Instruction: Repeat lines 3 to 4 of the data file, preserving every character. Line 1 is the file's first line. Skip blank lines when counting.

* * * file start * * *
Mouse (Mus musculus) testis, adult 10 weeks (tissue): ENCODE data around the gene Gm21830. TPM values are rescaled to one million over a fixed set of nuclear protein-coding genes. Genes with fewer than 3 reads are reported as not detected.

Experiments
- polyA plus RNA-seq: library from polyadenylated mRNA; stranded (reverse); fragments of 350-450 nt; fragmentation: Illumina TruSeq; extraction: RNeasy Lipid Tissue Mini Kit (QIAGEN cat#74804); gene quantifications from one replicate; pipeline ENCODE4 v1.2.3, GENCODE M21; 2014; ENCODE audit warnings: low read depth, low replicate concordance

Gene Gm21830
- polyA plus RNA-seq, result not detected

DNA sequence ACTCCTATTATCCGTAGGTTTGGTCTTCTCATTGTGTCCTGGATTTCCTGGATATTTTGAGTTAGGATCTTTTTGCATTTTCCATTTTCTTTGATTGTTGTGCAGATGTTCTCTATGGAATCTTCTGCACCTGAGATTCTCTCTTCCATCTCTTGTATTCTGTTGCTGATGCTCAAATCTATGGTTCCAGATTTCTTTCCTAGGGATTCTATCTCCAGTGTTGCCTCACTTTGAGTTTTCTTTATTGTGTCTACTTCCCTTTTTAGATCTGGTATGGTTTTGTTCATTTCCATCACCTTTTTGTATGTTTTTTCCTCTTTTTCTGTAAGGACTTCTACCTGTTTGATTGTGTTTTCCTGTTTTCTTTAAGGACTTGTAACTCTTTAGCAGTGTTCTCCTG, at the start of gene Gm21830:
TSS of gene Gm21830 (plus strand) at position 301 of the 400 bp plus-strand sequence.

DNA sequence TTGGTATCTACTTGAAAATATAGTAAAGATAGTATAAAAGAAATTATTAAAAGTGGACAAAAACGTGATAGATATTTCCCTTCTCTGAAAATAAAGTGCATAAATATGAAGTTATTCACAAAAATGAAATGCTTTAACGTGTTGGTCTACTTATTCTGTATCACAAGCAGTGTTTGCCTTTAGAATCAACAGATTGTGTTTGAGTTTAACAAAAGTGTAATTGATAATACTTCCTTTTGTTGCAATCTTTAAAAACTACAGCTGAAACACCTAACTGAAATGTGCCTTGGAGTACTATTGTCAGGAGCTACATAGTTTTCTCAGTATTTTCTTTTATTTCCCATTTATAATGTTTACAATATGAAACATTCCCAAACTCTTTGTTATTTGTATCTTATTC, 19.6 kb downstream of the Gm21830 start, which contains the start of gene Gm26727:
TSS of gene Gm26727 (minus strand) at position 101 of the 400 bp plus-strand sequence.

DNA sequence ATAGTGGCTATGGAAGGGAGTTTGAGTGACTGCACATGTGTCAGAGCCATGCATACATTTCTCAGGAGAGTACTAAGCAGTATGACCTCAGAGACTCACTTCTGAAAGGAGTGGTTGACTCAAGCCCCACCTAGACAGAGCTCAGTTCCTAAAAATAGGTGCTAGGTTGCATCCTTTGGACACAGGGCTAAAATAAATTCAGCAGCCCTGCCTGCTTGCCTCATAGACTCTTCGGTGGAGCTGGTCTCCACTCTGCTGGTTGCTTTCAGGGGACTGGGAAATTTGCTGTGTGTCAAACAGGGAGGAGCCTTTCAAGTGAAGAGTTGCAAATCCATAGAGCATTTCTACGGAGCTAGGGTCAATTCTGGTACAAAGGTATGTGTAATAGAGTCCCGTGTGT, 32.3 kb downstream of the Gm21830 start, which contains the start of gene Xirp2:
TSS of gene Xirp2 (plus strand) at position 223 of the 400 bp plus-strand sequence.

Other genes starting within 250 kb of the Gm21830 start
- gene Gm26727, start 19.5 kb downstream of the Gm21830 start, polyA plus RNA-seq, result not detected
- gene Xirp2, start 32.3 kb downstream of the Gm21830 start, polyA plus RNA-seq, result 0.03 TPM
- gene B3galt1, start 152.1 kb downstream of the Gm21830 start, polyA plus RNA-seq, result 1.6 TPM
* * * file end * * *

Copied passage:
- polyA plus RNA-seq: library from polyadenylated mRNA; stranded (reverse); fragments of 350-450 nt; fragmentation: Illumina TruSeq; extraction: RNeasy Lipid Tissue Mini Kit (QIAGEN cat#74804); gene quantifications from one replicate; pipeline ENCODE4 v1.2.3, GENCODE M21; 2014; ENCODE audit warnings: low read depth, low replicate concordance

Gene Gm21830